A beetle chemical defense gland offers clues about how complex organs evolve

Journal Reference:

  1. Adrian Brückner, Jean M. Badroos, Robert W. Learsch, Mina Yousefelahiyeh, Sheila A. Kitchen, Joseph Parker. Evolutionary assembly of cooperating cell types in an animal chemical defense system. Cell, 2021; 184 (25): 6138 DOI: 10.1016/j.cell.2021.11.014

“These beetles are fantastic models for understanding how new kinds of ecological relationships emerge during evolution through changes at the molecular, cellular, and behavioral levels,” says senior author Joseph Parker (@Pselaphinae) of the California Institute of Technology. “As part of this question, we’re very interested in how rove beetles have pieced together these glandular structures in their abdomens, which are made of different cell types that work together. These structures are the embodiment of a major conundrum: how complex organs evolve that are often composed of many different cell types that appear to seamlessly cooperate with each other. How this cooperativity emerges during evolution is challenging to explain.”

Parker’s lab focuses on rove beetles in part because of their ability to carve out niches for themselves in many different ecosystems, from in the dirt to inside ant colonies. One way they’ve been able to survive in the presence of other insects, such as ants, is through glands in their abdomen that release a defensive chemical compound that triggers pain receptors. The beetles have a supremely flexible body and can smear these chemical cocktails directly onto predators to defend themselves.

The species of rove beetle that was the focus of this research, Dalotia coriaria, has what’s called a tergal gland in its abdomen that releases a cocktail made of two compound types: benzoquinones, which are highly toxic but solids on their own, and solvents, a fatty acid-derived blend of an alkane and three esters. The latter compounds by themselves are benign, but they weaponize the benzoquinones by dissolving them.

Parker’s group investigated the tergal gland and found two cell types that were engaged in a biosynthetic division of labor. “One cell type makes the benzoquinones and the other makes the solvents,” Parker says. “Both are needed to create a functional secretion that confers adaptive value.”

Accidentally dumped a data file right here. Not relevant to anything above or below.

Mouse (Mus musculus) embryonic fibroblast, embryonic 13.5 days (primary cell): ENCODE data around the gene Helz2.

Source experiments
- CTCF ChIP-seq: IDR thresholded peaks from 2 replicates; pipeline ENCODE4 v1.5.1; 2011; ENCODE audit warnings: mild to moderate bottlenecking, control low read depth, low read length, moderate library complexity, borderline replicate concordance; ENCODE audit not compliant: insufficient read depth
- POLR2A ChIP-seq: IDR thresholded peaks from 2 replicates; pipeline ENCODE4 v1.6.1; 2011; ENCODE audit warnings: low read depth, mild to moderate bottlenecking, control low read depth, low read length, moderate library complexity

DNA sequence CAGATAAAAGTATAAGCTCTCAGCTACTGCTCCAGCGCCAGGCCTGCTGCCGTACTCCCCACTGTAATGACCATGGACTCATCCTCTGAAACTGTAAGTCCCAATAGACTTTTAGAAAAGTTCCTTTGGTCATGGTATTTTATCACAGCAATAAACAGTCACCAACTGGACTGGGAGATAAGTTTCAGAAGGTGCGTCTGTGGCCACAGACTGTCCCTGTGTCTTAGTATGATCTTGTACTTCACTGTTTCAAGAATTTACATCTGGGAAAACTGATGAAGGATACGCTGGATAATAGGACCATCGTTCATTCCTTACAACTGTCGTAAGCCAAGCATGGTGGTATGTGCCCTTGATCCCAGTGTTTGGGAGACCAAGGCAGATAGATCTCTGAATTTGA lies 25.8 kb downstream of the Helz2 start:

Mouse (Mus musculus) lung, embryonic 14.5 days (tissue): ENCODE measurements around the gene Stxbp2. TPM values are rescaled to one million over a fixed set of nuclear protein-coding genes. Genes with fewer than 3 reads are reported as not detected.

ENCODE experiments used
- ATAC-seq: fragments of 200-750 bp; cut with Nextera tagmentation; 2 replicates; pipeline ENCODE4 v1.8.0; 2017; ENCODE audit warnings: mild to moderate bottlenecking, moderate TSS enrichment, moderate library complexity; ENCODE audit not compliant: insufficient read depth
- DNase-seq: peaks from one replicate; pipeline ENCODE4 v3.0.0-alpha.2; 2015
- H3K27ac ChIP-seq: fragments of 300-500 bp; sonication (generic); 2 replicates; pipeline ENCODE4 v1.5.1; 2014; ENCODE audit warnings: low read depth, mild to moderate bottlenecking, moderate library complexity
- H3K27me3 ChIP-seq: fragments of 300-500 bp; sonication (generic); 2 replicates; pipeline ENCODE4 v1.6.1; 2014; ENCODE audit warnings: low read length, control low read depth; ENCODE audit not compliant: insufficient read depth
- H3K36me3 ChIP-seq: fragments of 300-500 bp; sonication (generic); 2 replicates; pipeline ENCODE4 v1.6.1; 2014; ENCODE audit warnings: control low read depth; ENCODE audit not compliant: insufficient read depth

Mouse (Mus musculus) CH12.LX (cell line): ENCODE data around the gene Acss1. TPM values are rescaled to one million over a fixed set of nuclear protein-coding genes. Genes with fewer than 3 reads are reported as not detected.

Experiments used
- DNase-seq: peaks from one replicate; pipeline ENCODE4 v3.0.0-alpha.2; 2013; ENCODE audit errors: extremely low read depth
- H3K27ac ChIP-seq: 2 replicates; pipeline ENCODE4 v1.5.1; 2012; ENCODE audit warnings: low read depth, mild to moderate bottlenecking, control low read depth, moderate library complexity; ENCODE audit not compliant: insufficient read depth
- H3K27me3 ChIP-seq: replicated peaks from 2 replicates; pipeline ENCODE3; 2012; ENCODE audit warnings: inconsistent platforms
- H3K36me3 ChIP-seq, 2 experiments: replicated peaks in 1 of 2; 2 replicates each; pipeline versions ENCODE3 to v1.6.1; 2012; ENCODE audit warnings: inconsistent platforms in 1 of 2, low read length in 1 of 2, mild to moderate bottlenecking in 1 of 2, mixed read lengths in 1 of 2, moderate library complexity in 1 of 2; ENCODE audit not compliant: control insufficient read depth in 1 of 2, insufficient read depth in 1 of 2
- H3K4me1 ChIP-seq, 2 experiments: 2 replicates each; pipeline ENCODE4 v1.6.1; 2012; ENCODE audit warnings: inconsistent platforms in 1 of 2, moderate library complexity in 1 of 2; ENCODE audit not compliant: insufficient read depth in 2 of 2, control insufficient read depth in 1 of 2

In the study, the investigators used single-cell transcriptomics of the beetles’ abdominal segments to uncover novel enzyme pathways that enable the creation of these substances in each cell type. They then used these findings to dig deeper, exploring how each cell type’s pathway was constructed from components that functioned in other more ancient cell types elsewhere in the beetle. “We were able to discover the biosynthetic pathways in each cell type and could then ask how these pathways were stitched together during evolution,” Parker notes.

Remarkably, one of the cell types — the solvent cells that make the alkane and esters — was found to be a hybrid of cells comprising the beetle’s exoskeleton and two ancient metabolic cell types that make and store lipids and produce pheromones. “The beetle has recruited a major gene expression program from these ancient metabolic cell types and installed it into a patch of cuticle, creating a gland,” Parker says.

Further experiments — including placing the beetles into battle arenas with ants — revealed that when either the solvent or benzoquinone pathway was knocked down, the beetles lost their defensive capabilities. This suggested that under natural selection, both cell types are needed to confer the beetles’ chemical defense system. The investigators also found that the compound made by the tergal gland has antimicrobial properties, further raising the adaptive value of the gland.

The authors think the gland evolved via coevolution between the two cell types. “The solvent cells created a niche for a second cell type to produce the solid benzoquinones, which could dissolve in the alkane and esters. A highly toxic secretion emerged that massively raised the gland’s adaptive value, locking the two cell types into a unit where they cooperate. In essence, a new organ emerged,” Parker says.

“Across the animal tree of life, you see complex multicellular organs that are composed of many different cell types functioning collectively,” Parker concludes. “Think of something like the mammalian eye, which has about 70 different cell types all functioning together to enable our visual system. The scenario we find playing out in the tergal gland — an organ made of only two cell types — you can imagine could go through further rounds as cell types create niches for new ones to be added, eventually generating really elaborate multicellular complexity.”

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A beetle chemical defense gland offers clues about how complex organs evolve

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